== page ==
In this question ALL THE CITIES ARE CONNECTED TO ONE ANOTHER, .How you consider this piece of information.I am not getting this part. I am supposed to select at least two cities. could you please just give me a brief idea. how to solve this type of questions.
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A man wants to visit at least two of the four cities A, B, C  [#permalink]

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New post 10 Jan 2017, 05:37
JusTLucK04 wrote:
We can also say:

4C2*2! + 4C3*3! + 4C4*4!

I am quite confused with this P n C terminologies..on where to use...so I go intutively..i.e First select the elements and then shuffle them with factorial (If required)...Veritas has an excellent guide on combinatorics..which combined with Bunuels Q bank is enough for 700+ Q on this topic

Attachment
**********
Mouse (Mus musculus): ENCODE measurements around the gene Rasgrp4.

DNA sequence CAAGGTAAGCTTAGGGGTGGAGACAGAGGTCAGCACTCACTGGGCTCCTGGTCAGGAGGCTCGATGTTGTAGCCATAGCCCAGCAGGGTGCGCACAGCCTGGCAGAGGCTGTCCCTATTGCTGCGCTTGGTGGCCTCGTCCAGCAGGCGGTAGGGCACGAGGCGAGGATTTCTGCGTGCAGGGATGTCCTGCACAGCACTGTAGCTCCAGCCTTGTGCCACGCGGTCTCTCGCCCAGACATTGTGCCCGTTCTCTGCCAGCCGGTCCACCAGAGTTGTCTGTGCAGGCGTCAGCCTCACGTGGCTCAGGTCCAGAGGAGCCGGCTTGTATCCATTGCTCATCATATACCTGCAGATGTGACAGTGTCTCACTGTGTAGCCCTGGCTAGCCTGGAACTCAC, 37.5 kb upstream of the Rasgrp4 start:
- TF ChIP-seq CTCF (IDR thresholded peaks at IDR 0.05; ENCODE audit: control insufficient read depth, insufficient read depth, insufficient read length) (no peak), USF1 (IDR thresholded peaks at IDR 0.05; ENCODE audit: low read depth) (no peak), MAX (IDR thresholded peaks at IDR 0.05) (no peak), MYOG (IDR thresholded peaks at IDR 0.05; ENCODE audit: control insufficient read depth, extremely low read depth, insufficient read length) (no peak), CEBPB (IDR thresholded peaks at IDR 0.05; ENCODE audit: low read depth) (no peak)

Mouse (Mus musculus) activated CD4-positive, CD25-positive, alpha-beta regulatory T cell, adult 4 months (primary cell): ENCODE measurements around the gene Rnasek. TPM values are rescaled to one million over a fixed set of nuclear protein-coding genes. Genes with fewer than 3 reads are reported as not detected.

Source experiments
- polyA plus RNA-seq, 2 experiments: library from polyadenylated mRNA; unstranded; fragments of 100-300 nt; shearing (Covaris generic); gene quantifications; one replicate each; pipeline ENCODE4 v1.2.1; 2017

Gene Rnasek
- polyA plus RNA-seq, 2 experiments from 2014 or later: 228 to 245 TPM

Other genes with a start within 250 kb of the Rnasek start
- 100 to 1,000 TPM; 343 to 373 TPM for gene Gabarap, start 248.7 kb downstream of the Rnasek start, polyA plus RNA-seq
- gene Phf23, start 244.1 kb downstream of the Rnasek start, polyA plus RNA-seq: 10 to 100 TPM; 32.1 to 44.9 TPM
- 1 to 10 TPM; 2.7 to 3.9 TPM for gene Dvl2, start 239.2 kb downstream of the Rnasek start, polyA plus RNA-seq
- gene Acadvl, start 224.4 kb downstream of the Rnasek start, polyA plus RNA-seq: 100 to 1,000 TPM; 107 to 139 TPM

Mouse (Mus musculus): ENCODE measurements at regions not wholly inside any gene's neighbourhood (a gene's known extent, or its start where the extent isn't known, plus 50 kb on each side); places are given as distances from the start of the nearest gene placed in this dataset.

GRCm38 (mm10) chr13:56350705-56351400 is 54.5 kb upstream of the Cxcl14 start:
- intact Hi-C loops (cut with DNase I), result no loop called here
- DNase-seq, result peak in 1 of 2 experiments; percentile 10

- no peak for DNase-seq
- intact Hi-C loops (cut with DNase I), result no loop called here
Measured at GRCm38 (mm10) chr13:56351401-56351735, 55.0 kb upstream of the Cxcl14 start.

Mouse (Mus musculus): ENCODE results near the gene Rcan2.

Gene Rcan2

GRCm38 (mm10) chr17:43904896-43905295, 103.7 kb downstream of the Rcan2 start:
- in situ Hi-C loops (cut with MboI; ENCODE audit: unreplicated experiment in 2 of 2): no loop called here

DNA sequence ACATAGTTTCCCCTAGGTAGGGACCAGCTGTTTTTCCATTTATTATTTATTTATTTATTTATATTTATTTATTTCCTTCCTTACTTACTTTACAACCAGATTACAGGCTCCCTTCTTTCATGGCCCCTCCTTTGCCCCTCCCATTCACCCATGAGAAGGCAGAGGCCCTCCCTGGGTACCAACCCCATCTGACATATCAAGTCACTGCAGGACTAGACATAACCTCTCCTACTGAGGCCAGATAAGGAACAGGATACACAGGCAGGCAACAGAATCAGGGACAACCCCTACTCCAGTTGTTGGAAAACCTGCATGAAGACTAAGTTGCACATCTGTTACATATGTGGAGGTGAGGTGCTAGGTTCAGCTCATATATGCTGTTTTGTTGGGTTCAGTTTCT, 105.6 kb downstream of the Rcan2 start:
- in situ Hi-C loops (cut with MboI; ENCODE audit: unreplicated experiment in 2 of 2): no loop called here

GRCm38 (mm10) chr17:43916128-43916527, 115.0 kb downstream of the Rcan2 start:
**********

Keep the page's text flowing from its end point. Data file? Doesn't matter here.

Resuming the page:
Bunuel Why we need 4C2*2!+ 4C3*3! + 4C4*4! as highlighted?
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Re: A man wants to visit at least two of the four cities A, B, C  [#permalink]

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New post 10 Jul 2018, 09:06
hazelnut
Ways to choose cities x ways to travel
At least 2 cities —> 6 ways (2 cities chose out 4) x 2! (Ways to travel to cities) = 12
3 cities —> 4 x 3! =24
4 cities —> 1 x 4! = 24
Total = 60 (C)
Re: A man wants to visit at least two of the four cities A, B, C &nbs [#permalink] 10 Jul 2018, 09:06